Hybrid cloud is becoming a familiar concept for IT pros and business leaders, and many are looking to this model as a way to provision compute and storage resources on demand without extensive upfront costs. This ebook looks at the nuts and bolts of the hybrid cloud model and lists resources for organizations that are hoping to take advantage of it.
From the ebook:
Hybrid cloud is the combination of compute or storage products from public cloud services (such as Amazon Web Services, Google Cloud Platform, and Microsoft Azure) with a private cloud infrastructure—servers that are generally on premises running a cloud software stack. The public and private environments basically operate independent of each other and communicate over an encrypted connection, either through the public internet or through a private dedicated link.
The way in which public cloud services and private cloud operations are used depends on organizational needs and priorities. The degree to which public cloud services are used can be as minimal as an offsite backup or as extensive as being the primary component of data storage and processing. Finding an appropriate balance between public and private requires evaluating your organization’s IT budget, the strength of internet infrastructure in the areas where your organization operates, the need for regulatory compliance, and allowances for legacy applications that can’t be easily migrated to the cloud and cloud-based applications that can’t be run on premises.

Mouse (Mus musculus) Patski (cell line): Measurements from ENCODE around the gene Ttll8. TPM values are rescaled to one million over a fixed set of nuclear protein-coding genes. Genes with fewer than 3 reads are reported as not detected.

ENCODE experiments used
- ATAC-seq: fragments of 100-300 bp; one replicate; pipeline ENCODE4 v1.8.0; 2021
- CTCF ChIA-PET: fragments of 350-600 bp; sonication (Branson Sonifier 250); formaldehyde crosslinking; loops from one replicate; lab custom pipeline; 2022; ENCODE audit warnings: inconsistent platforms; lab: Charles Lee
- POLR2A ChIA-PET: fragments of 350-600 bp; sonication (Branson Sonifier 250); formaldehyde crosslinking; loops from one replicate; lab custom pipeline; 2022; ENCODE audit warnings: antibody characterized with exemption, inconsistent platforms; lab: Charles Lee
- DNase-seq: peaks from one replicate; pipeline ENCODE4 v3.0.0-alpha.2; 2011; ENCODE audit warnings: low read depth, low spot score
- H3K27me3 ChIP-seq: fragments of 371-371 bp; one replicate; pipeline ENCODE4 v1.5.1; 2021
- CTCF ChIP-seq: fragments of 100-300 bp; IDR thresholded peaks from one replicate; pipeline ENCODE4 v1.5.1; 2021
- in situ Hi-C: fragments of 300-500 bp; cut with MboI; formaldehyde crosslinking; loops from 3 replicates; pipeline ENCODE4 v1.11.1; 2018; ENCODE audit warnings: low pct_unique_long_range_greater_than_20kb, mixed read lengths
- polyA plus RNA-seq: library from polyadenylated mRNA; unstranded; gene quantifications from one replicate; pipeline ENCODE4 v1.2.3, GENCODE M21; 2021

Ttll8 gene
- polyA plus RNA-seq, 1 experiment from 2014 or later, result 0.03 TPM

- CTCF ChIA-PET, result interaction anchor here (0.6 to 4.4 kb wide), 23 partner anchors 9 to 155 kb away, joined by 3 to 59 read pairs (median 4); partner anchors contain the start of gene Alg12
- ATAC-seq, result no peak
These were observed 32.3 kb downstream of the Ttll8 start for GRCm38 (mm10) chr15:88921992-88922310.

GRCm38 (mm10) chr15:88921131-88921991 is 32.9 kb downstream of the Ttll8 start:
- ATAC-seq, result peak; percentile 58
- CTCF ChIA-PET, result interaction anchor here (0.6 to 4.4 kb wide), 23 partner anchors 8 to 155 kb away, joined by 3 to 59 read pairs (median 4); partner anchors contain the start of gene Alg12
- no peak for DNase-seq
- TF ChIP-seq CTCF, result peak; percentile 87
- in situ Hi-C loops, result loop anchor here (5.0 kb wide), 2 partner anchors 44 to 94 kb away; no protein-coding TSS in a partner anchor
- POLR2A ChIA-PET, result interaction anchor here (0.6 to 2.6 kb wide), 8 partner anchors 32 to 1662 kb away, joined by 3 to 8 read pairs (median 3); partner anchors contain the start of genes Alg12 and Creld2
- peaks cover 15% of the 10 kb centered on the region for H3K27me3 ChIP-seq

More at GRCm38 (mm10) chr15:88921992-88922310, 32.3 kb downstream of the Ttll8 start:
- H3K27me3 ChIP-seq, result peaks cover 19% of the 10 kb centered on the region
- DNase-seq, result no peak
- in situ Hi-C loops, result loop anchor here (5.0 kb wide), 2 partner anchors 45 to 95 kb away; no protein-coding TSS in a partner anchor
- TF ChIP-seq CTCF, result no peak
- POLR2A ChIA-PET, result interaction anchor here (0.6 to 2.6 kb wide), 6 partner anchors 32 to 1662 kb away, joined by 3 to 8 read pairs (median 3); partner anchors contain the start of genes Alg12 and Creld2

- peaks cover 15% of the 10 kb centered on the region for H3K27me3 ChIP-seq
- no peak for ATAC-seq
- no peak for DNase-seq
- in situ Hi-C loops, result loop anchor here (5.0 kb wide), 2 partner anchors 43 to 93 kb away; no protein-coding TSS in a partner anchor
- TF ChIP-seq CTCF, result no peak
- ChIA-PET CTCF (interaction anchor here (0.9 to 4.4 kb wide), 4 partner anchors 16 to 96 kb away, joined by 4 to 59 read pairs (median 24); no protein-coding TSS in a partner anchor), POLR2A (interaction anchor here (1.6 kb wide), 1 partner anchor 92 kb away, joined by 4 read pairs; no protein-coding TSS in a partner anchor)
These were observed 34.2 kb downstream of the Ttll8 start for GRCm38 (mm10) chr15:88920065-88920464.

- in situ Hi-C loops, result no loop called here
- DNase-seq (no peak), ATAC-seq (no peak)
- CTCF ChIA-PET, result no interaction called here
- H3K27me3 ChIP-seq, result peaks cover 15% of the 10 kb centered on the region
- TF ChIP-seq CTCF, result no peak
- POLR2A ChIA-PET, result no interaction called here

There is a discrete difference between hybrid cloud and multicloud. Hybrid cloud requires usage of both public and private cloud components, whereas multicloud is the practice of using cloud services from multiple heterogeneous public cloud services, optionally including private cloud and hybrid clouds with more than one public cloud component.
Deployments explicitly labeled hybrid cloud have declined in recent years as other deployment concepts, such as hyperconverged infrastructure, have risen in popularity.